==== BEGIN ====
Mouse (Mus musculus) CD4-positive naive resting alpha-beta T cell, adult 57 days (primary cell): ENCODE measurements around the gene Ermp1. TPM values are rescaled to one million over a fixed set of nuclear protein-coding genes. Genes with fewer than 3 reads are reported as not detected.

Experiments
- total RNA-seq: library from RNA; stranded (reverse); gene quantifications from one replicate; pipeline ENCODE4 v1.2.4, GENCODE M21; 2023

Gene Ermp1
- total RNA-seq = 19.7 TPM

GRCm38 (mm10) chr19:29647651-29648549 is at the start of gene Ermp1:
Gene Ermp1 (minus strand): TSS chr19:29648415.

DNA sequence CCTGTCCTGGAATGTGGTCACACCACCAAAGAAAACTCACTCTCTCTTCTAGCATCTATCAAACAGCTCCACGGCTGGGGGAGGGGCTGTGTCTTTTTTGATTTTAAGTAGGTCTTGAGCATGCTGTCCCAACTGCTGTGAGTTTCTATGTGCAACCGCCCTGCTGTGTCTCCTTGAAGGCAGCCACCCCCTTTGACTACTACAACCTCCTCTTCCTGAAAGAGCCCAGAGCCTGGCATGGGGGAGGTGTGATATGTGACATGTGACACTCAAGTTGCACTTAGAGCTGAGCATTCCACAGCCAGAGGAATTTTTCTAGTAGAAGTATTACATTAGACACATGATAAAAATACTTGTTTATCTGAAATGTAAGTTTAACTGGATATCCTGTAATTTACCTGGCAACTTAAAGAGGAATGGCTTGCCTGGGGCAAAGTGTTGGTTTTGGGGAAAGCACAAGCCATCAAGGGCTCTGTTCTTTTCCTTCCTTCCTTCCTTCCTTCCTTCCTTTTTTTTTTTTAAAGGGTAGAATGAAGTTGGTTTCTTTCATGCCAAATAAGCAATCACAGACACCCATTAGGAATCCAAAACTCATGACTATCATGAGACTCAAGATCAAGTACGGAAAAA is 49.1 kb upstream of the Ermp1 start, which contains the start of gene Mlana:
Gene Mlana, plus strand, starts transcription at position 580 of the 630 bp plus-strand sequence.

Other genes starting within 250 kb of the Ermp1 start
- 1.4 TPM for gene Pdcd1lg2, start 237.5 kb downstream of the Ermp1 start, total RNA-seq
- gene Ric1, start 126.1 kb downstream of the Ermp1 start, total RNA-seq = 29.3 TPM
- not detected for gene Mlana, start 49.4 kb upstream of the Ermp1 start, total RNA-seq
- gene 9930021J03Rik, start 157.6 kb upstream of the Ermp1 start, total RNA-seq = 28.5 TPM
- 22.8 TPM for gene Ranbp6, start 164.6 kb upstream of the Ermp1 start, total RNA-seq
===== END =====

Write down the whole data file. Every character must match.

Mouse (Mus musculus) CD4-positive naive resting alpha-beta T cell, adult 57 days (primary cell): ENCODE measurements around the gene Ermp1. TPM values are rescaled to one million over a fixed set of nuclear protein-coding genes. Genes with fewer than 3 reads are reported as not detected.

Experiments
- total RNA-seq: library from RNA; stranded (reverse); gene quantifications from one replicate; pipeline ENCODE4 v1.2.4, GENCODE M21; 2023

Gene Ermp1
- total RNA-seq = 19.7 TPM

GRCm38 (mm10) chr19:29647651-29648549 is at the start of gene Ermp1:
Gene Ermp1 (minus strand): TSS chr19:29648415.

DNA sequence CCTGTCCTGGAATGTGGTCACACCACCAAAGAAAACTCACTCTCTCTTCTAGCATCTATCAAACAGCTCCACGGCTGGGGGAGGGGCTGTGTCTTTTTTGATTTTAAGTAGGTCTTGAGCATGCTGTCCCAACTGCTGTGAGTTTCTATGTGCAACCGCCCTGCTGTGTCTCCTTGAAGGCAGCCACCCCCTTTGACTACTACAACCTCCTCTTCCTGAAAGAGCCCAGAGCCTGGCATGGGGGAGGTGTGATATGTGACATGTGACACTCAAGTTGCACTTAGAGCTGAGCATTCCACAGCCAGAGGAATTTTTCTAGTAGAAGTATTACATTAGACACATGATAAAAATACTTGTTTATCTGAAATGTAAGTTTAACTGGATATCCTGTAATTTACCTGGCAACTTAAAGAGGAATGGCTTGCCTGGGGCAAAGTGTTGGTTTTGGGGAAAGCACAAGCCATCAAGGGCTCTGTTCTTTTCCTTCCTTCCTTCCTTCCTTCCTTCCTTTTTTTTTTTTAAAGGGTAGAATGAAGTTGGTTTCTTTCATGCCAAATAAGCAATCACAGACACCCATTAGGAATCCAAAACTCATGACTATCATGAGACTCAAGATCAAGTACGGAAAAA is 49.1 kb upstream of the Ermp1 start, which contains the start of gene Mlana:
Gene Mlana, plus strand, starts transcription at position 580 of the 630 bp plus-strand sequence.

Other genes starting within 250 kb of the Ermp1 start
- 1.4 TPM for gene Pdcd1lg2, start 237.5 kb downstream of the Ermp1 start, total RNA-seq
- gene Ric1, start 126.1 kb downstream of the Ermp1 start, total RNA-seq = 29.3 TPM
- not detected for gene Mlana, start 49.4 kb upstream of the Ermp1 start, total RNA-seq
- gene 9930021J03Rik, start 157.6 kb upstream of the Ermp1 start, total RNA-seq = 28.5 TPM
- 22.8 TPM for gene Ranbp6, start 164.6 kb upstream of the Ermp1 start, total RNA-seq